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Is Herd Immunity Realistic in Ending a Pandemic?

is herd immunity realistic

What is “Herd Immunity” and How to End a Pandemic?

 by Nick Tiller, PhD

A question on the minds of many as we approach the 1-year anniversary of the COVID-19 pandemic is, how can we end this pandemic more quickly?

The best strategy to end the pandemic is to attain “herd immunity”, also called “community immunity”. Herd immunity is achieved when 50–90% of the population develop and retain effective antibodies to the virus, ultimately reducing its transmission. However, because COVID-19 is still relatively new, we do not know where in that spectrum (50–90%) population-based immunity will be achieved, and it’s different for each virus. A commentary at Science-Based Medicine suggests that the most effective means of achieving herd immunity in any pandemic is the development of an effective vaccine that would mitigate the spread of the virus to levels that would not be disruptive.

Another strategy that’s been proposed is to accelerate herd immunity through natural infection; i.e., permitting the virus to circulate freely within the community, while simultaneously isolating its elderly and most vulnerable members. The premise is that those who survive will retain antibodies to the virus and eventually reduce its spread. While this strategy may quickly achieve high rates of community infection, it has been heavily criticized by most scientists and medical experts, including the World Health Organization who referred to herd immunity through natural infection as “unscientific” and “unethical”. So why isn’t natural herd immunity a valid means of addressing the pandemic, and what are the potential risks and benefits of this strategy?

There are major risks and potentially severe consequences of pursuing natural herd immunity. Recent estimates are that approximately 9% of the US population currently has immunity to COVID-19. Accordingly, it would require a five-fold increase in the number of total US cases just to achieve the lowest (most optimistic) threshold for herd immunity (i.e., 50%). It is estimated that this would result in approximately 1 million American fatalities, which clearly represents an unacceptable risk to Americans.

Fortunately, the death rate of COVID-19 (the percentage of those who die after infection) is declining, in part because a greater percentage of those infections are recorded in groups at lower risk for severe illness. So, why not allow the virus to spread exclusively among only lower-risk individuals? This approach is unethical because younger people (or others at lower risk) are not immune to serious illness or even death. Also, the long-term effects of COVID-19 are still only beginning to be understood. A post-viral syndrome commonly termed “long COVID” causes serious and long-lasting side effects that include breathlessness, fatigue, cardiovascular and renal dysfunction. The other risk of this strategy is the effects of prolonged isolation of vulnerable populations – as would be obligatory in the natural herd immunity model. This is not only impractical, but itself would result in enormous mental health and socioeconomic burden.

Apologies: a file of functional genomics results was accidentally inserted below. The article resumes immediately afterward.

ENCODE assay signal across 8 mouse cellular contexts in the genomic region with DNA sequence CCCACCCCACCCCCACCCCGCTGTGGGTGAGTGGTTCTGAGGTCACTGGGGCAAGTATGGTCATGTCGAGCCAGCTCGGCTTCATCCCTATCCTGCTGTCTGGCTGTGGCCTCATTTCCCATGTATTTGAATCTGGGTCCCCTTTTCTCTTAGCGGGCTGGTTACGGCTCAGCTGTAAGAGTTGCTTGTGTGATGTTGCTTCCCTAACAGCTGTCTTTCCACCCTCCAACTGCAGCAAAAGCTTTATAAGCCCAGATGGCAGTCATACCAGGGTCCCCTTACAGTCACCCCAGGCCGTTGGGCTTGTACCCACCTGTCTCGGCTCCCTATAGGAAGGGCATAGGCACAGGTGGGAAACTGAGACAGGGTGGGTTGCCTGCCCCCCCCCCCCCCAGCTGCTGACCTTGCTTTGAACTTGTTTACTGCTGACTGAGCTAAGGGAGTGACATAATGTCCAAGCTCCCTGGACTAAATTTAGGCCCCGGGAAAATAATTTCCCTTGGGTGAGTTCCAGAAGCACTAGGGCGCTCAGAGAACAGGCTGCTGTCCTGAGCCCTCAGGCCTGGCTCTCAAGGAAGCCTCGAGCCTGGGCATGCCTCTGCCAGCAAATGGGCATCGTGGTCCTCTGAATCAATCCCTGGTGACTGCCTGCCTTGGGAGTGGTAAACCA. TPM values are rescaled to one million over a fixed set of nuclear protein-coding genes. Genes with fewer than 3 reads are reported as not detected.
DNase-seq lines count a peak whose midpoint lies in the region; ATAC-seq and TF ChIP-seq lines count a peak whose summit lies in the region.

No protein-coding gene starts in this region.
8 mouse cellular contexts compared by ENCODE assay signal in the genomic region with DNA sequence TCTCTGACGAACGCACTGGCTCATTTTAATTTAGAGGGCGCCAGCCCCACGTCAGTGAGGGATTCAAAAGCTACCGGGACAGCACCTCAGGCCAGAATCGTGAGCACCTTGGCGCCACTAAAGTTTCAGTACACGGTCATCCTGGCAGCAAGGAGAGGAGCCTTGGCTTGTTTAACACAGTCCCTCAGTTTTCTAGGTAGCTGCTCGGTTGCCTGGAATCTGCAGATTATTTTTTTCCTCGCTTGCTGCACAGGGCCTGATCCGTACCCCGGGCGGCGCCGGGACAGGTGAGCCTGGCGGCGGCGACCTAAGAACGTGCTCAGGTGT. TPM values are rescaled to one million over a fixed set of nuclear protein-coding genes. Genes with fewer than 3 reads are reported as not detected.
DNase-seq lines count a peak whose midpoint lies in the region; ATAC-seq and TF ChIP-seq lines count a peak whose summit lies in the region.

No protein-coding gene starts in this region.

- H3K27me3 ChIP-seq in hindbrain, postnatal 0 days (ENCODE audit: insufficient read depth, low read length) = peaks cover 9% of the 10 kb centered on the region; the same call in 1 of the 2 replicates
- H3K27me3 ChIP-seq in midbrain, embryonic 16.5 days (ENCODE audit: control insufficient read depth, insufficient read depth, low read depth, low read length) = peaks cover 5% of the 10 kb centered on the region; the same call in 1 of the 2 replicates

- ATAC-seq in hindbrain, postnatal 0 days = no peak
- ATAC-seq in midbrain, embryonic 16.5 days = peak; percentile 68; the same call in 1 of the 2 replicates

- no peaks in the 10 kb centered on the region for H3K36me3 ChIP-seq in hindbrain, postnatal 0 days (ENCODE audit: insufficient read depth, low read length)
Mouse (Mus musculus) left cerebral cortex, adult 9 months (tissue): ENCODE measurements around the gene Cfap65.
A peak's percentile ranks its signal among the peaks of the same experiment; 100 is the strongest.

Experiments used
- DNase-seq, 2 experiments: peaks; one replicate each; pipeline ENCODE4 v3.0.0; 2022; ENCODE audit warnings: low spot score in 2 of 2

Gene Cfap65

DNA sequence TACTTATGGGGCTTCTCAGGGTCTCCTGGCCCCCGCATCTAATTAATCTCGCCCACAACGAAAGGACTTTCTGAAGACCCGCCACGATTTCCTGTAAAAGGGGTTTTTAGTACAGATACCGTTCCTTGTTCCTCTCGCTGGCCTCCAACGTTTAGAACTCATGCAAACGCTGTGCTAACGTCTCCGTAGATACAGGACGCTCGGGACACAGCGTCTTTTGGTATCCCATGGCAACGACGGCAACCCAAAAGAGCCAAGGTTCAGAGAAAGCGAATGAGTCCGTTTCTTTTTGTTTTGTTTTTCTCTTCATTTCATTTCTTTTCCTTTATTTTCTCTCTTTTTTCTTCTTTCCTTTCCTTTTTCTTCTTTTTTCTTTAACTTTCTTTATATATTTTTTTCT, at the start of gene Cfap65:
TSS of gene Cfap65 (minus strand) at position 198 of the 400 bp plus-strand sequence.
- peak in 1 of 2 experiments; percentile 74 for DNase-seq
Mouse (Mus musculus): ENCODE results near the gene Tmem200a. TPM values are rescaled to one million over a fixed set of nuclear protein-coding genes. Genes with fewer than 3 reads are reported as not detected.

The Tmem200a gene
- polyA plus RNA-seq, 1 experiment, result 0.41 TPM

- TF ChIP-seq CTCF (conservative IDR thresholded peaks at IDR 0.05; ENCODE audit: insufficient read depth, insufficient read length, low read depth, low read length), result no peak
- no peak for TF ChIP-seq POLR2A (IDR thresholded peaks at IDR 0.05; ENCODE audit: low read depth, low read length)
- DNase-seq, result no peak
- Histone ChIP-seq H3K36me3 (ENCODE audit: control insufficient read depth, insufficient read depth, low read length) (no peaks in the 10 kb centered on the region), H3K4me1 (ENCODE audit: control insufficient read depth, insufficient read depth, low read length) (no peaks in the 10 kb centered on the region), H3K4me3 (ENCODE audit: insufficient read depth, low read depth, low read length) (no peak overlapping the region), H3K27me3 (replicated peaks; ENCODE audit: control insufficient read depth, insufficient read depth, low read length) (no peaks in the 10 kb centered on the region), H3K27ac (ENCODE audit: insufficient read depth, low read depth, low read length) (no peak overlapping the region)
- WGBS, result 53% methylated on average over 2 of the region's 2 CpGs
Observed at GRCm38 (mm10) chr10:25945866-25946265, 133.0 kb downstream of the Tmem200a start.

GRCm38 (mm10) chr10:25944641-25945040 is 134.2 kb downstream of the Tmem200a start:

So much for the risks. What are the benefits of natural herd immunity? One problem is that current studies are not yet clear that infection leads to lasting immunity against SARS-CoV-2. An optimistic scenario would see post-infection antibodies remaining for one year. But other coronaviruses do not generally evoke lasting immunity, and so there’s no reason to think SARS-CoV-2 will be different. It could take several years for natural herd immunity to be achieved (if at all), by which time any effective antibodies resulting from natural infection may have subsided. As a recent letter in the Lancet highlighted, such a strategy wouldn’t put an end to the pandemic, but would instead result in recurrent worldwide outbreaks, as was the case with numerous infectious diseases before the advent of vaccination. Conversely then, far from hastening the end of the pandemic, a strategy to pursue natural herd immunity would result in more deaths and damage to the economy, and overwhelm the ability of health-care systems to provide acute and routine care to both COVID and non-COVID patients.

Everyone wants to see an end to the pandemic and for COVID-19 to be relegated to a manageable background level. But experts agree that “natural herd immunity” is the worst possible strategy. Of course, the emphasis should be on developing effective treatments and preventative measures, but these take time. A safe and effective vaccine is being pursued, but it will need to be administered to a large proportion of the population, and this will take many months to achieve. It may also require regular booster shots before vaccine-based herd immunity is obtained.

In the interim, we must have the patience to strive to flatten the curve with proven methods; mask-wearing, social distancing, good hygiene, and the avoidance of mass gatherings. There must also be an effective system of contact-tracing to efficiently isolate infections when they occur and reduce community spread. This must all be complemented with financial and social programs that support the economy and encourage community engagement with a collective response. While such an integrated and multifaced strategy is no mean feat, continued talk of a natural herd immunity only serves as a distraction that undermines the genuine efforts to end the pandemic.

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